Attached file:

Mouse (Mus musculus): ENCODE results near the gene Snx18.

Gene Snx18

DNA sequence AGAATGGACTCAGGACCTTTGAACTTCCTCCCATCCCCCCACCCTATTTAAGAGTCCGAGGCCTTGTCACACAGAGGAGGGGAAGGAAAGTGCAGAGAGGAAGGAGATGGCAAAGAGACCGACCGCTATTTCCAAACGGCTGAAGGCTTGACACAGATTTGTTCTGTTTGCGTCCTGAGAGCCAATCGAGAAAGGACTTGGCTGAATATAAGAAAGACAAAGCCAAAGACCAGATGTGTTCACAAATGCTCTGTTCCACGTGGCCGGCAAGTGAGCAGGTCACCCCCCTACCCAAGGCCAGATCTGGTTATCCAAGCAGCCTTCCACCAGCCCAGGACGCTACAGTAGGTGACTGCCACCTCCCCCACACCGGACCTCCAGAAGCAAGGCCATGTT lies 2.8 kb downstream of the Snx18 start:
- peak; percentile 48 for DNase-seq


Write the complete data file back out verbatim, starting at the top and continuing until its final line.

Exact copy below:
Mouse (Mus musculus): ENCODE results near the gene Snx18.

Gene Snx18

DNA sequence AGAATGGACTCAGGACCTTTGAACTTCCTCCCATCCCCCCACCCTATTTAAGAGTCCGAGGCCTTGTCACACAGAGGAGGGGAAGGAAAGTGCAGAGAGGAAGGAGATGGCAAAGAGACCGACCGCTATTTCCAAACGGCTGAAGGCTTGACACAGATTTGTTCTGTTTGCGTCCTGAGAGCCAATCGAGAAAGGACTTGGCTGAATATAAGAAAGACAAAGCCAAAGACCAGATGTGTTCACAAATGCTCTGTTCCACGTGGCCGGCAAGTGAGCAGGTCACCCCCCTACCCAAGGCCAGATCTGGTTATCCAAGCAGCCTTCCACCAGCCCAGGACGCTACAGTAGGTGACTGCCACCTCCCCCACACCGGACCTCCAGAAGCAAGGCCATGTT lies 2.8 kb downstream of the Snx18 start:
- peak; percentile 48 for DNase-seq